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I know why Polymethyl methacrylate can be made to have a low or high density but i am unable to illustrate how they look like on the molecular scale. Can someone help me with a sketch please?

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    $\begingroup$ This might help : 123rf.com/… $\endgroup$ – Nilay Ghosh Dec 2 '16 at 12:49
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    $\begingroup$ @NilayGhosh no it doesn't that's just a monomer... $\endgroup$ – DSVA Dec 3 '16 at 14:34
  • $\begingroup$ @DSVA if you know the monomer unit, you can easily figure out the polymer. $\endgroup$ – Nilay Ghosh Dec 3 '16 at 15:57
  • $\begingroup$ Also, I said "this might help". I did not actually gave the answer. $\endgroup$ – Nilay Ghosh Dec 3 '16 at 15:59
  • $\begingroup$ @NilayGhosh knowing how the (linear) polymer looks still won't explain the difference between LD and HD PMMA. It's not helping at all. This might be more confusing than anything else. $\endgroup$ – DSVA Dec 3 '16 at 16:55
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Low density and high density PMMA differ by density, which is given as the ratio of mass and volume.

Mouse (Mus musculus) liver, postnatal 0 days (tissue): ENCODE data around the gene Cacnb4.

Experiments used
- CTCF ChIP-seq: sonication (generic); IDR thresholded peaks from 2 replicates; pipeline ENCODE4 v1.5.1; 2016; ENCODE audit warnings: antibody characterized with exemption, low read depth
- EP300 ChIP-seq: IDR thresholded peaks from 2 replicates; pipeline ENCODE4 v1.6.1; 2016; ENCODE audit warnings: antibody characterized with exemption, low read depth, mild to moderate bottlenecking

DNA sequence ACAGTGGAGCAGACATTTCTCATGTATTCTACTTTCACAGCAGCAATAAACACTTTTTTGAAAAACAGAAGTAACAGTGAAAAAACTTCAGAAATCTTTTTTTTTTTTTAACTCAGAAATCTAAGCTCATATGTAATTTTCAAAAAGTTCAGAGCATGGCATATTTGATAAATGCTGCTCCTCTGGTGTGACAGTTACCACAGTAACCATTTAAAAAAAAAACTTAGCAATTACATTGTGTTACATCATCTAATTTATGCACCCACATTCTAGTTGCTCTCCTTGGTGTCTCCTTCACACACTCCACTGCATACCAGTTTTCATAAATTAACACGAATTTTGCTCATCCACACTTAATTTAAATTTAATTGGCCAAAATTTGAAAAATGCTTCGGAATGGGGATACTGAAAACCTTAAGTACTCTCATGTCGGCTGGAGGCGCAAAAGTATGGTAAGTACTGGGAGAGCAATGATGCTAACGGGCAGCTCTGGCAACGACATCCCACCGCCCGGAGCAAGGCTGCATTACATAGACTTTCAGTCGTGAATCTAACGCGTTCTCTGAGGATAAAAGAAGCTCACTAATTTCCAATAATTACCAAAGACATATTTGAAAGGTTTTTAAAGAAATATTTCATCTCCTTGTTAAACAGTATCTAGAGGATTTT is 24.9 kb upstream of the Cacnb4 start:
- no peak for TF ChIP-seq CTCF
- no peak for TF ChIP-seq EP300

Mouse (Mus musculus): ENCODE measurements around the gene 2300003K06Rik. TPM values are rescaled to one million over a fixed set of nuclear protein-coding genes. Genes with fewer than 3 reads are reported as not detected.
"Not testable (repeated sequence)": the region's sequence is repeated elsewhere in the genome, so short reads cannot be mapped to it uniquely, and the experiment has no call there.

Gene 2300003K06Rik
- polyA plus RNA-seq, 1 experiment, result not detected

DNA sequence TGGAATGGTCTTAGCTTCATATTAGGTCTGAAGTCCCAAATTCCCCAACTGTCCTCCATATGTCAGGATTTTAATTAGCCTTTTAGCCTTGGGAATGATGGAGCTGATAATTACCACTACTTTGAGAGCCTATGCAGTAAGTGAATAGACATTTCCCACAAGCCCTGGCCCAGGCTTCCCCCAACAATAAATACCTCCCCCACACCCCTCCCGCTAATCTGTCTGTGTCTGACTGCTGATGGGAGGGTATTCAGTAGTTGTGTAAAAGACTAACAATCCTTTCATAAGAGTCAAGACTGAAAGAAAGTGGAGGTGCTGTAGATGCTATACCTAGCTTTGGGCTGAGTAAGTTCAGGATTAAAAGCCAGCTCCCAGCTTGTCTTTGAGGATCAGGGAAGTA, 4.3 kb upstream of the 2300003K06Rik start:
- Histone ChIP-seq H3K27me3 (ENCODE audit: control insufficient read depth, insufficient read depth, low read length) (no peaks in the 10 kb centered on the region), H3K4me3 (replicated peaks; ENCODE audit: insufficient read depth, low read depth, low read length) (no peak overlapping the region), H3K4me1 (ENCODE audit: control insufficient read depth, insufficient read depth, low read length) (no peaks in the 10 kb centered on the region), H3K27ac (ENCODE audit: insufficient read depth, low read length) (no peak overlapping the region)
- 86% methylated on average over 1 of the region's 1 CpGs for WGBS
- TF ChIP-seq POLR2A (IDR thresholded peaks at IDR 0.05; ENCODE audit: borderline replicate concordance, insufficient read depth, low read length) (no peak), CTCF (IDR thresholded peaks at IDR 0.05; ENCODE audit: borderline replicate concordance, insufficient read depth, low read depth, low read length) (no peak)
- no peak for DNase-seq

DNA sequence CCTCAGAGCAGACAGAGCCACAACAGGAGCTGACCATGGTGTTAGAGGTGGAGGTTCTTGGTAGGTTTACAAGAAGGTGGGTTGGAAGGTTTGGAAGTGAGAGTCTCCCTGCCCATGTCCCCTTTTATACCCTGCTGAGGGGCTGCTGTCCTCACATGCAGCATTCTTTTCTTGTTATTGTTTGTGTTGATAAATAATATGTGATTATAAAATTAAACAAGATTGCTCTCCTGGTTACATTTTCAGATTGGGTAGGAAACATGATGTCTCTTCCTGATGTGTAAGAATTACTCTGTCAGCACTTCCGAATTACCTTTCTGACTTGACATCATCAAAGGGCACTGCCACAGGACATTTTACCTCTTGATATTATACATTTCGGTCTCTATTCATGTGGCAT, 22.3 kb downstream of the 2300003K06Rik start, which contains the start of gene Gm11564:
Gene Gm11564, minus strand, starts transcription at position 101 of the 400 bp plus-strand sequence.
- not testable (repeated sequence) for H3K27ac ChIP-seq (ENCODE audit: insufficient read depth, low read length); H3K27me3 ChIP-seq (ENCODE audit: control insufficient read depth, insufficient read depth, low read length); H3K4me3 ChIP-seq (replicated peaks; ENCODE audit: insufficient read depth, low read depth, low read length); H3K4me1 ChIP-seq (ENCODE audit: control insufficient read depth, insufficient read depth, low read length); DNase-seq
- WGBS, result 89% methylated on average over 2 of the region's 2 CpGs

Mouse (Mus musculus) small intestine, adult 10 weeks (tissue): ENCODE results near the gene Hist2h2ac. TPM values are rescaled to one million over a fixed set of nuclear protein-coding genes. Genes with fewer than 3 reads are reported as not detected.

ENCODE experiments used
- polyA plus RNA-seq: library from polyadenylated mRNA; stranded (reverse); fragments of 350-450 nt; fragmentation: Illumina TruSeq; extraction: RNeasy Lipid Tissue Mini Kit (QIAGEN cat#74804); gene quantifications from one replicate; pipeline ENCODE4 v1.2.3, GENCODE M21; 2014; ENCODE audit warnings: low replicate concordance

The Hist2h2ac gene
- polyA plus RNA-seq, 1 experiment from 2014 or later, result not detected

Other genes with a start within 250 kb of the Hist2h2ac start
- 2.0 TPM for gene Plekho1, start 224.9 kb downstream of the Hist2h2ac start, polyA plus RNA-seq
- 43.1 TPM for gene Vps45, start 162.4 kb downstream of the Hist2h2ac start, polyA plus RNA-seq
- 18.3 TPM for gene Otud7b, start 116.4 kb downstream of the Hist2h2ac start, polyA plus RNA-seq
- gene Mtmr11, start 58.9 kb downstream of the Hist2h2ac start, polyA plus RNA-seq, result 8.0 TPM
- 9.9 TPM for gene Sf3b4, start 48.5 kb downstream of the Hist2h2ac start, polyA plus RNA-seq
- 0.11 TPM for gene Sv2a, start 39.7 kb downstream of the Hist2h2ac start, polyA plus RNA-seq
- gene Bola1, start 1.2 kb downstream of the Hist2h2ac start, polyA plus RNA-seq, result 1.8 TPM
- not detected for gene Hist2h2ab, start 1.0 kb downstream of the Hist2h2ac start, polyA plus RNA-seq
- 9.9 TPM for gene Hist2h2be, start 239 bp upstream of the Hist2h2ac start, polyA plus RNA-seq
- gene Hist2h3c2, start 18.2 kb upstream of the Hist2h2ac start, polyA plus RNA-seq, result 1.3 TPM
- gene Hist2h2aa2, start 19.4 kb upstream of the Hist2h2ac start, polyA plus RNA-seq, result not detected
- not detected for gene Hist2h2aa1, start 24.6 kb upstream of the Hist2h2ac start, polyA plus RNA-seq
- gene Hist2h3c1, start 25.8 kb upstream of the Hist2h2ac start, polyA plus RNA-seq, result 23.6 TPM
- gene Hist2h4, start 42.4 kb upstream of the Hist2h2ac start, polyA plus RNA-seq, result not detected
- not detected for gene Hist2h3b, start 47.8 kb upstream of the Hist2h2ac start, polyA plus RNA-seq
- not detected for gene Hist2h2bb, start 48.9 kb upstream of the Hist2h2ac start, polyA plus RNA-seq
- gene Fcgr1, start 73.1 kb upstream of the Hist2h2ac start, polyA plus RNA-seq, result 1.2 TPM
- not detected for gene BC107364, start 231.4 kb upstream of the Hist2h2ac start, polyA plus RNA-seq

Given that they are prepared from the same monomer, two polymers with the same number of monomers will have the same mass.

If the polymers differ in density, this must be due to the fact that they occupy different volumes.

Note that we are talking about polymers here and not the ordered packing of molecules in a crystal. Nevertheless, inter- and intramolecular interactions (and thus "packing") is important here as well.

As a rule of thumb, polymers with higher branching will "pack" less tightly and thus occupy a higher volume.

This results in a lower density.

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